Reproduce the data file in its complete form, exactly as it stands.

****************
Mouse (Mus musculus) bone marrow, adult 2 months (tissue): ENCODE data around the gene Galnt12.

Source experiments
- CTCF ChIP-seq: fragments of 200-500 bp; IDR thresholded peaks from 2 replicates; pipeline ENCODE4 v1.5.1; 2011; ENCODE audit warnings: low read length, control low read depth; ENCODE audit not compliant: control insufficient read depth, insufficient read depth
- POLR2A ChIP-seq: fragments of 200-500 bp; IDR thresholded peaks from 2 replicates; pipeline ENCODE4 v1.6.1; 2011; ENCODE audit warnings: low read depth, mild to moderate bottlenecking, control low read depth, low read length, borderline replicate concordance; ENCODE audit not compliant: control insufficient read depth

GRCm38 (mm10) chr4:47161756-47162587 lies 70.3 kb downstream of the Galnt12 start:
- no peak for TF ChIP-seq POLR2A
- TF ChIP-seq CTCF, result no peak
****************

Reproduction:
Mouse (Mus musculus) bone marrow, adult 2 months (tissue): ENCODE data around the gene Galnt12.

Source experiments
- CTCF ChIP-seq: fragments of 200-500 bp; IDR thresholded peaks from 2 replicates; pipeline ENCODE4 v1.5.1; 2011; ENCODE audit warnings: low read length, control low read depth; ENCODE audit not compliant: control insufficient read depth, insufficient read depth
- POLR2A ChIP-seq: fragments of 200-500 bp; IDR thresholded peaks from 2 replicates; pipeline ENCODE4 v1.6.1; 2011; ENCODE audit warnings: low read depth, mild to moderate bottlenecking, control low read depth, low read length, borderline replicate concordance; ENCODE audit not compliant: control insufficient read depth

GRCm38 (mm10) chr4:47161756-47162587 lies 70.3 kb downstream of the Galnt12 start:
- no peak for TF ChIP-seq POLR2A
- TF ChIP-seq CTCF, result no peak